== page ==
The thing to note here is that when the two expansions aren’t space separated the second expansion runs like a nested loop.

Command Substitution

Command substitution means that we can use normal bash commands as expansions. This can be very useful. To carry out command substitutions just put your command in this format: $(command)

For example:

steven$: echo $(ls)
Applications Desktop Documents Downloads Google Drive Library Movies Music 

Not very useful in that case but here’s another use:

steven$: ls -l $(which node)
lrwxr-xr-x  1 steven  admin  29 Sep 28 16:34 /usr/local/bin/node -> ../Cellar/node/6.7.0/bin/node

This gives me a little me the ls -l information for the path supplied by which node.

Note: The which displays an executable's location


Double quotes in the command line mean that all special characters or expansions will be escaped with the exceptions of the dollar sign “$”, backslash ”\”, and backtick “`” characters.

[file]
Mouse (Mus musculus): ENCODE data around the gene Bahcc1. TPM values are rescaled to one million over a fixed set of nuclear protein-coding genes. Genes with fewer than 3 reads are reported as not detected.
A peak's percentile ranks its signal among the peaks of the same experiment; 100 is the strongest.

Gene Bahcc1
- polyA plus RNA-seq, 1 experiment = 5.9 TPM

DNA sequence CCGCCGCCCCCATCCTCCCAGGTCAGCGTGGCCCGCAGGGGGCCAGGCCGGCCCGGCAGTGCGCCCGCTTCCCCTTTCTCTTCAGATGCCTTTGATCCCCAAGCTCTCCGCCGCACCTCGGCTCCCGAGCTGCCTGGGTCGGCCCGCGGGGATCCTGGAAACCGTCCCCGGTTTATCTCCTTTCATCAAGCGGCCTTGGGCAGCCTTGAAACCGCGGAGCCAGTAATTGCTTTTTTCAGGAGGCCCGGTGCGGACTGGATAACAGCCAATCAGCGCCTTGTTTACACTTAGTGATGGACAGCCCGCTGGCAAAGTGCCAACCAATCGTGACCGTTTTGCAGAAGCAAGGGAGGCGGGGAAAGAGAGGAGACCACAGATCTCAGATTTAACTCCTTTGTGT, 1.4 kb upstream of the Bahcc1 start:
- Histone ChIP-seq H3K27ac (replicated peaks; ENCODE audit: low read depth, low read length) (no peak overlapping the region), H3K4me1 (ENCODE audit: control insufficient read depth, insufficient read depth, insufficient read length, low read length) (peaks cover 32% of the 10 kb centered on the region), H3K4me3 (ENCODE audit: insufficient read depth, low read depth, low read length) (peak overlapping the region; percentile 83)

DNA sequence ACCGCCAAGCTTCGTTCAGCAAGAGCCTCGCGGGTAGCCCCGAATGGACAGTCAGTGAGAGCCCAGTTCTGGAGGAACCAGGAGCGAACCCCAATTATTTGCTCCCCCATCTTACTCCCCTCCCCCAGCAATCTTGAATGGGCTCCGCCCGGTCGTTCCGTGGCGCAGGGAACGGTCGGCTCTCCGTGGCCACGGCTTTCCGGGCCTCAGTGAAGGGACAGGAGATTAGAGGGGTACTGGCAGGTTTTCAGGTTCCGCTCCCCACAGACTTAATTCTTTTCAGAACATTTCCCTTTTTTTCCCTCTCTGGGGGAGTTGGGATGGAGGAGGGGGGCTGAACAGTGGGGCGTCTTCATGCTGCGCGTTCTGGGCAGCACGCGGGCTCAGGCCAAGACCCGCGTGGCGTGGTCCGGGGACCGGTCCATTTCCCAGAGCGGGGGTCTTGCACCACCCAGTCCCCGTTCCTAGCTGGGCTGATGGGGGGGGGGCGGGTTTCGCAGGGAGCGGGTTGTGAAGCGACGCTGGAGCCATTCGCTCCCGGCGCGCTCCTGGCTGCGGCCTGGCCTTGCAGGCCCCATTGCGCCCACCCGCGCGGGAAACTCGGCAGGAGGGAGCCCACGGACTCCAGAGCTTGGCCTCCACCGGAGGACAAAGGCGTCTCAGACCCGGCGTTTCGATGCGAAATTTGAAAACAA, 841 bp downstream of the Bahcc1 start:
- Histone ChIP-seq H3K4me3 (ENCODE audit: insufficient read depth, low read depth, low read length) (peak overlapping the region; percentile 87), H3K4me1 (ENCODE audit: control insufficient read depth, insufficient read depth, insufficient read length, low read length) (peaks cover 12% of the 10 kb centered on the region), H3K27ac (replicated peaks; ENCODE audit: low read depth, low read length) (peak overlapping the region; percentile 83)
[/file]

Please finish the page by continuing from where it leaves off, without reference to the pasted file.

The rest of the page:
Single quotes on the other hand suppress all expansions.


Most people know that your command line has a history of past commands that you can search through using the up or down arrows. But there’s a whole bunch of things you can do to make this process easier for you if say you want a command you used 50 commands ago. Bash will in fact save your last 500 commands.

To see all of this history:

$steven: history 
1 ls 
2 pwd 
3 etc...

Now you’ll see numbers in the lefthand column that is unique for each command in your history. To reference those past histories you put an exclamation point before the number.


$steven: !476

This runs the command labeled 476 in your history.